Elections Dept vs UMR Research

This Australian company UMR Research carried out a survey between May 3 & May 5. And the result was published by news wire agencies between May 6 & May 7. (Note that polling stations closed at 8pm on May 7!)

But publication of election survey results is prohibited during the period when the Writ of Election is issued till the close of polling. This is according to the Parliamentary Elections Act.

So what would Elections Dept do? Can the long arm of justice reach even the Down Under? It'd be interesting to see.

An election opinion poll conducted and published online before Polling Day has raised questions on the current set of laws which prohibit the publication of the results of such surveys during the hustings.

The survey was conducted between May 3 and May 5 by Australian company UMR Research.

The survey findings were published by news wire agencies such as Associated Press, Reuters and Deutsche Presse-Agentur between May 6 and May 7, before the polling stations in Singapore closed at 8pm on May 7.

According to the Parliamentary Elections Act, publication of election survey results is prohibited during the period when the Writ of Election is issued till the close of polling.

When contacted, UMR reiterated that it has not run afoul of the Singapore laws. Mr David Utting, a spokesperson for the company, said in an email reply: "UMR has not 'published or caused to be published' this opinion poll in Singapore. "It has undertaken a poll which was overseen (by) our German operation ... and released in Germany to AP. AP published it."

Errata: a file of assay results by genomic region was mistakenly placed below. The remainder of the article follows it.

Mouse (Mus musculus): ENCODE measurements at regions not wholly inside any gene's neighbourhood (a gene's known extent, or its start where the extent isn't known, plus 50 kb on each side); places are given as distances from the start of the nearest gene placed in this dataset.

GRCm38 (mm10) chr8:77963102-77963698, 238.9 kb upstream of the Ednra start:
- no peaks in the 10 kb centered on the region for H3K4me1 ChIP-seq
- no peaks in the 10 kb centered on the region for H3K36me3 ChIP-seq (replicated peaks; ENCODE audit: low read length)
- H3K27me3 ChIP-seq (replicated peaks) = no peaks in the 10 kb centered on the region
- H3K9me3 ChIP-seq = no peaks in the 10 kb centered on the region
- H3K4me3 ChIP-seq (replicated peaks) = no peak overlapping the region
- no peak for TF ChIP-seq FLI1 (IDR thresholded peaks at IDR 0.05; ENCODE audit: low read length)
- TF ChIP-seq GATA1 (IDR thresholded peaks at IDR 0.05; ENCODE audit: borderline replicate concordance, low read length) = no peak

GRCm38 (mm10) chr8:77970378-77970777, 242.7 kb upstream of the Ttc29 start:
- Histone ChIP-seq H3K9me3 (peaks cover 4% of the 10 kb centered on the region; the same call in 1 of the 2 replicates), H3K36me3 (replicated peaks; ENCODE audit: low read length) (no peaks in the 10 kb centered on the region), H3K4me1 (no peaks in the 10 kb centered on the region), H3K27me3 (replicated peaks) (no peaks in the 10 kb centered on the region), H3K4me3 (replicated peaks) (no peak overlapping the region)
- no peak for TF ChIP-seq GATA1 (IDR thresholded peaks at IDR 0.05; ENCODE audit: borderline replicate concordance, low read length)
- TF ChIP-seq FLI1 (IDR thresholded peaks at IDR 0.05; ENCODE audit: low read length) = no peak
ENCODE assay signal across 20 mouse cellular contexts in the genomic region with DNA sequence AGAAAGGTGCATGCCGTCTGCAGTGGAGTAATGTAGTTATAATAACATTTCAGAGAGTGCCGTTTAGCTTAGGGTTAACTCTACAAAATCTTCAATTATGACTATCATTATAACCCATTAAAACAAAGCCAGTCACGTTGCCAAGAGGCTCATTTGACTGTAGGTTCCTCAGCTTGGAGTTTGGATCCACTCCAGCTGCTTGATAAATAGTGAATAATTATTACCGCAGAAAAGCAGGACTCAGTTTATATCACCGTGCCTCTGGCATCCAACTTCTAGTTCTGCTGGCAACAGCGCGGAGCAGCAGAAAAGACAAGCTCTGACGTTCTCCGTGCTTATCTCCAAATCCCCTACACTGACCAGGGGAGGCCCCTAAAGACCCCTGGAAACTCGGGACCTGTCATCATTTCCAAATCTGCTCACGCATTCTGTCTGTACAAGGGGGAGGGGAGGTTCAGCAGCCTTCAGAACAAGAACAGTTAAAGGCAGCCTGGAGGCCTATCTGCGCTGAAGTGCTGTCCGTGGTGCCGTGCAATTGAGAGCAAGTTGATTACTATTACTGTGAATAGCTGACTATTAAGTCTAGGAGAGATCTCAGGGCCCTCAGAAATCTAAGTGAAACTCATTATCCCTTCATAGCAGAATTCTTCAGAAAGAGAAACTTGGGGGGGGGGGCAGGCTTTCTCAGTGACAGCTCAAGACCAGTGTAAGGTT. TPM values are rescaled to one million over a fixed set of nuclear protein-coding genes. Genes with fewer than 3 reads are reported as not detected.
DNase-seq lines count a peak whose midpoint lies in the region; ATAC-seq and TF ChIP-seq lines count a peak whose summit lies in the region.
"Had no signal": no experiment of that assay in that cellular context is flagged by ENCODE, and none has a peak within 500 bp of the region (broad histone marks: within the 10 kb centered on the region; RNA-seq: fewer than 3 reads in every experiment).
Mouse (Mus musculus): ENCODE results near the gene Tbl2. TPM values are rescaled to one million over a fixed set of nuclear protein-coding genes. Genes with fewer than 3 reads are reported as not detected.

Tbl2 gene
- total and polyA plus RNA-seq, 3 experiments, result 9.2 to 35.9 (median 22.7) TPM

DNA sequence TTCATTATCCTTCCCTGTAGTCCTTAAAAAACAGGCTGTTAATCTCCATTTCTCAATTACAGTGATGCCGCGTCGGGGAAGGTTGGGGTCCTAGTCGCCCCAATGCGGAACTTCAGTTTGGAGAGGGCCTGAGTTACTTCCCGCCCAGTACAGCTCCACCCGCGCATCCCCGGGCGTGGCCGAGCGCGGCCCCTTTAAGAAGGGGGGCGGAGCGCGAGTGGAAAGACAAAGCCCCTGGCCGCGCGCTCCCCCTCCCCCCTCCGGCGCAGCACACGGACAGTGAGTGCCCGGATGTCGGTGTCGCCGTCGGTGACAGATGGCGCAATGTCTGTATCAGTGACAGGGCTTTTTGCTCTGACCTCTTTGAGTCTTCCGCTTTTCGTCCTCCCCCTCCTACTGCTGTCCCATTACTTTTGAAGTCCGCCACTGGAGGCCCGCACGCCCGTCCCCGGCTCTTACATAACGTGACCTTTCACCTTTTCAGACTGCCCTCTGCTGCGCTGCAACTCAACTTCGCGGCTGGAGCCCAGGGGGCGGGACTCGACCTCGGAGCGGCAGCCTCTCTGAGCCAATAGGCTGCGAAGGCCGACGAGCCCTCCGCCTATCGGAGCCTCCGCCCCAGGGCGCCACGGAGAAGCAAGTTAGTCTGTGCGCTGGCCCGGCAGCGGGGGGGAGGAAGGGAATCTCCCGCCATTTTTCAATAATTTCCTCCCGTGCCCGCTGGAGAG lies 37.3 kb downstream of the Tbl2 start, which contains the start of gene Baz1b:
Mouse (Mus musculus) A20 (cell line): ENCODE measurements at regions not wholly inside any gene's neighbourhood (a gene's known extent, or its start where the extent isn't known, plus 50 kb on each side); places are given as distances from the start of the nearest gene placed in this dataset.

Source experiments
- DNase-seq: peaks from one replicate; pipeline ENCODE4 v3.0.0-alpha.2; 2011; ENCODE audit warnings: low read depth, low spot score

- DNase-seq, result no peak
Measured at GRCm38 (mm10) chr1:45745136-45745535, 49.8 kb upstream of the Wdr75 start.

According to the survey, 61 per cent of the more than 520 Singaporeans interviewed online said they would vote for the People's Action Party (PAP).

Incidentally, the PAP garnered 60.1 per cent of the popular vote.

In response to media queries, the Elections Department reiterated that no polling - be it online or offline - is allowed "in the period between the issuing of the Writ of Election and Polling Day, by anyone".

Professor Ang Peng Hwa, director of the Singapore Internet Research Centre at the Nanyang Technological University, said that the law was "very broad".

He added that the rules could be made clearer between a person who poses a link of the results and someone who published the results in full on his website or social media account.

It becomes harder to enforce if sharing is done, for instance, on Facebook between a small group of friends and going after an overseas company which does the survey on its own accord without any intention to influence, said Prof Ang.

Political risk consultant Azhar Ghani noted that the issue does not lie in whether the poll was done by an overseas company but on the law which is "silent" on where the publication of survey results could take place: While election advertising regulations specifically mention the Internet, the law on election surveys does not, Mr Azhar noted.

UMR said in its email response that its clients include "blue chip companies and many governments".

It added that its survey was done in the public interest and it has done thousands of opinion polls in "many countries and has a very strong reputation for accuracy and methodological strength".

From Channel NewsAsia, "Election poll raises questions".


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